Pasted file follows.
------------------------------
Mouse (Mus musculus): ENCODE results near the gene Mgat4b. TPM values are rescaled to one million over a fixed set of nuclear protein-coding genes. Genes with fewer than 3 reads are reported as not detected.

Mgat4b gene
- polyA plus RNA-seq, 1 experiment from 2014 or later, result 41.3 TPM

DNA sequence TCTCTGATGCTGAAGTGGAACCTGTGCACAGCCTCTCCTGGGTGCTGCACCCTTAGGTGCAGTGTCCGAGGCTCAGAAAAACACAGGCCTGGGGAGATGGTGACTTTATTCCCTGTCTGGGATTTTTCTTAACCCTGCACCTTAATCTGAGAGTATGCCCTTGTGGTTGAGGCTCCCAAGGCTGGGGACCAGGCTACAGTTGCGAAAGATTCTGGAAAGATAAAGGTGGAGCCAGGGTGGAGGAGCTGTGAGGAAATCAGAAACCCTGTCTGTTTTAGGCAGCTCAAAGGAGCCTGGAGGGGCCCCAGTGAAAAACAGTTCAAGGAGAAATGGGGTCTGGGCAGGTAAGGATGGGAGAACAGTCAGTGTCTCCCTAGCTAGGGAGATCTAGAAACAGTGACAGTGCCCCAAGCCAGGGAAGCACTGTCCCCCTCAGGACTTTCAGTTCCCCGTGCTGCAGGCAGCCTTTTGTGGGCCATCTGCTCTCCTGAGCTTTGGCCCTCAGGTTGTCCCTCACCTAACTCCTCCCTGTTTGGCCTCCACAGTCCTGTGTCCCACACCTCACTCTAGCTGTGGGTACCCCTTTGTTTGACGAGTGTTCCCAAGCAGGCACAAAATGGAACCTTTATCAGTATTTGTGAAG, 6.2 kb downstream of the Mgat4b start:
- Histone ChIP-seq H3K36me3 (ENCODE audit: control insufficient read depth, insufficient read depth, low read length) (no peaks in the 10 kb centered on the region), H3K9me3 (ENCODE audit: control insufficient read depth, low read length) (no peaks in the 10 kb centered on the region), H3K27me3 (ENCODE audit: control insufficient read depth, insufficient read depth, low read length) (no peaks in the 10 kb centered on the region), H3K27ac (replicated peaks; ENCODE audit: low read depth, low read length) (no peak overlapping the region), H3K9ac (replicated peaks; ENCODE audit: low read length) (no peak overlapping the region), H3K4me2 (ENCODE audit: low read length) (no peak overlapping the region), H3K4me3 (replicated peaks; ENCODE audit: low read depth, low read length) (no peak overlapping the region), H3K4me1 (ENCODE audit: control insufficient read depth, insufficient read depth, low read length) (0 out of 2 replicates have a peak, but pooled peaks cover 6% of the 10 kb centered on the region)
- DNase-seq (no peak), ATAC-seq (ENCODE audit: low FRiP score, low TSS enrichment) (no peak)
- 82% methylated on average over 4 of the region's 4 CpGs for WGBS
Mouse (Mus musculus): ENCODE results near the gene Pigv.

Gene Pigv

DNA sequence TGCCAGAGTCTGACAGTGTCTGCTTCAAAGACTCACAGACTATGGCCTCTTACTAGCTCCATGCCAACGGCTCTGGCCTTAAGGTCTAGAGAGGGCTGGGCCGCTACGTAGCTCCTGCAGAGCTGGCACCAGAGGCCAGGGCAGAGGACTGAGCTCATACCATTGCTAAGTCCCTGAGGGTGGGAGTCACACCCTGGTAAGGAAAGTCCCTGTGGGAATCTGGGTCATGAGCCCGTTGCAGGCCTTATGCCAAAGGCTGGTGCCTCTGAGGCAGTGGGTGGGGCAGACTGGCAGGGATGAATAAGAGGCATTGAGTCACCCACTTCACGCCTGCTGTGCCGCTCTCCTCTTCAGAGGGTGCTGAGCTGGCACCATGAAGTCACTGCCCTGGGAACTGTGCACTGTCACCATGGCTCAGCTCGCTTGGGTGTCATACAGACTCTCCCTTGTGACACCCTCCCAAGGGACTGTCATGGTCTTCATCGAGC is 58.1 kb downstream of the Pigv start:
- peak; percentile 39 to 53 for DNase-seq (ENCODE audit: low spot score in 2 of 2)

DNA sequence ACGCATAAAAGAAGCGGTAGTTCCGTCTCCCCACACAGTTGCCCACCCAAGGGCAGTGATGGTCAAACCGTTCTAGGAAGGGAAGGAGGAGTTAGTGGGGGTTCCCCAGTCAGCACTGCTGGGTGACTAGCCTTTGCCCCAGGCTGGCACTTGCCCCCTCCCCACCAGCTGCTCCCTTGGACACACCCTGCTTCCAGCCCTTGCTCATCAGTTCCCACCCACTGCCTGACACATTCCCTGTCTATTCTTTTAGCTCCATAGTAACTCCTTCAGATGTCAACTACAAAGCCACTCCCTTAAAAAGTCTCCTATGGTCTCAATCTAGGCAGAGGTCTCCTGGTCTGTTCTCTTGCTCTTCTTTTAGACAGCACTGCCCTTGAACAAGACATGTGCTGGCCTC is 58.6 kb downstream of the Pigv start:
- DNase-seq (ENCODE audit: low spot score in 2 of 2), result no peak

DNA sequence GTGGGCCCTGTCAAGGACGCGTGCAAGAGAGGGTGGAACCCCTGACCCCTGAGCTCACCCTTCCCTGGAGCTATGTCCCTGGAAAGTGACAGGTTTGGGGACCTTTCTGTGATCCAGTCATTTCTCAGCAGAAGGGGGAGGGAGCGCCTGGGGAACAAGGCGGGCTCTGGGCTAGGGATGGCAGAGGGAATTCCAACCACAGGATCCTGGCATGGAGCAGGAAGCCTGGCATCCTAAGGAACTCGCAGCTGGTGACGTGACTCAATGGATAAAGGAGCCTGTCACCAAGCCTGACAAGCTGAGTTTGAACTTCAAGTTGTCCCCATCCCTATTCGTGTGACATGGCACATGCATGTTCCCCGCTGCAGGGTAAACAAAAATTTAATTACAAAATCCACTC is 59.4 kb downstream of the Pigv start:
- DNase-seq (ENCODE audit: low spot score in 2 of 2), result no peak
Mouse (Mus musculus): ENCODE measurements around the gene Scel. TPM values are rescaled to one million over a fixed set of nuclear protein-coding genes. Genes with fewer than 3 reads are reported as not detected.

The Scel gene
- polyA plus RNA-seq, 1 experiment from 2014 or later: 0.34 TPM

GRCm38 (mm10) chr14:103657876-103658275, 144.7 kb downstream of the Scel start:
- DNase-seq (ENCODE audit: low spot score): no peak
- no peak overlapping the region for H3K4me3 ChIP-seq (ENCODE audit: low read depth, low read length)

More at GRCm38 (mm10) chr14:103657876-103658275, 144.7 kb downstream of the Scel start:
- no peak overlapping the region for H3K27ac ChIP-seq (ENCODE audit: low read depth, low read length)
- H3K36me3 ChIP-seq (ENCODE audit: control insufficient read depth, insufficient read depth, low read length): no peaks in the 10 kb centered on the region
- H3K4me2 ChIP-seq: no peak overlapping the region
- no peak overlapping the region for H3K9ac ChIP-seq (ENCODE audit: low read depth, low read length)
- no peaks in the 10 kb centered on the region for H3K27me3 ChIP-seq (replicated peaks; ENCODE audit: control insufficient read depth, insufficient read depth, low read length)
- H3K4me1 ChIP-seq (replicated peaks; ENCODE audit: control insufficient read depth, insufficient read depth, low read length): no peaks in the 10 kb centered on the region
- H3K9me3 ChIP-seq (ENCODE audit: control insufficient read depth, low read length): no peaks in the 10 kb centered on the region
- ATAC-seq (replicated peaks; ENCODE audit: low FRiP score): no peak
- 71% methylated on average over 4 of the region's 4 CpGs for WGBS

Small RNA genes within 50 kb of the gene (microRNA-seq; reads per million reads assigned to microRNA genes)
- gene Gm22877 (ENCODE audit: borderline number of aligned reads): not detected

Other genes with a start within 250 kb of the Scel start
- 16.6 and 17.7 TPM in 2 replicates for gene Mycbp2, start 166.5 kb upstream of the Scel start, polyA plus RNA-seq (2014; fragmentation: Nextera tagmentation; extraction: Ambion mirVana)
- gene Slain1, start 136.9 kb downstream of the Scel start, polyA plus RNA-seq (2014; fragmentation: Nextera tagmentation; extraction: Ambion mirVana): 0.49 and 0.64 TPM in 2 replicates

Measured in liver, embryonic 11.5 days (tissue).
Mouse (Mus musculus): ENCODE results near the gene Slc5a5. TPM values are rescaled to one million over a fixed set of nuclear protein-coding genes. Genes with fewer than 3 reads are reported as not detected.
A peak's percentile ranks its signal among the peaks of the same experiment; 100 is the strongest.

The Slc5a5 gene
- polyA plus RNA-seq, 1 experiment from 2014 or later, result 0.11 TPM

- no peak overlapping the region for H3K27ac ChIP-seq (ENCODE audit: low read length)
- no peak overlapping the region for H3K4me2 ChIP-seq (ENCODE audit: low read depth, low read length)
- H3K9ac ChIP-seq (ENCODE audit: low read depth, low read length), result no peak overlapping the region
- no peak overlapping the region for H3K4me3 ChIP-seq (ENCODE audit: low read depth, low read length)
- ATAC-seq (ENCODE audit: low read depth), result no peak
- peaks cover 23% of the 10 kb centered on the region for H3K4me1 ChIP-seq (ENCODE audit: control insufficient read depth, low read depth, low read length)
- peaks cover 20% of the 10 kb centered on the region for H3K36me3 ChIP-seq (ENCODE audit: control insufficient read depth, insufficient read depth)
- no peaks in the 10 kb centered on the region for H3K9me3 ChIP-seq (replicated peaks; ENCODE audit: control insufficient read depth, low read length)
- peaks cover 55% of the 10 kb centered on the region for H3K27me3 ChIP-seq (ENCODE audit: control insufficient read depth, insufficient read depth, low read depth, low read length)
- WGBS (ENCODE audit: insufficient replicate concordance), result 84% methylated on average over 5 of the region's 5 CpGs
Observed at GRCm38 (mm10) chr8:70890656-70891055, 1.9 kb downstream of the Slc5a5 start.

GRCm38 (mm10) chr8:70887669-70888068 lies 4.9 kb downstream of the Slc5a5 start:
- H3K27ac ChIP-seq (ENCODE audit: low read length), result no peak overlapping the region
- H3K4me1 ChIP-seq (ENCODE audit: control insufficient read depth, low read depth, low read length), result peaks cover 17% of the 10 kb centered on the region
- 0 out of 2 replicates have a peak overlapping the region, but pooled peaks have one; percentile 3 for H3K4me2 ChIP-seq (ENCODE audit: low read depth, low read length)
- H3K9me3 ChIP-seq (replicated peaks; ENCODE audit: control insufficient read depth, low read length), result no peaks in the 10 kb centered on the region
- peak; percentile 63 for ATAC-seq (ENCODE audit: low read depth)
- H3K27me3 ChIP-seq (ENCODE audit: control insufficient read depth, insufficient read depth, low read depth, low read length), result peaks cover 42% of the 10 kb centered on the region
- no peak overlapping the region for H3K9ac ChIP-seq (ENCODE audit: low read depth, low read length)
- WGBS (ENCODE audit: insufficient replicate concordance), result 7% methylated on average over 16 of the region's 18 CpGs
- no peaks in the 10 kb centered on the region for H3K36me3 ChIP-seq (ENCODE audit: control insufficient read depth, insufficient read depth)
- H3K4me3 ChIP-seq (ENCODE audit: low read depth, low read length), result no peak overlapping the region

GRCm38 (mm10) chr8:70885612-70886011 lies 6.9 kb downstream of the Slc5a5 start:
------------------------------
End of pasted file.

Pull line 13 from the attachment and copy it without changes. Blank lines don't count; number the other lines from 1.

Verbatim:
- DNase-seq (ENCODE audit: low spot score in 2 of 2), result no peak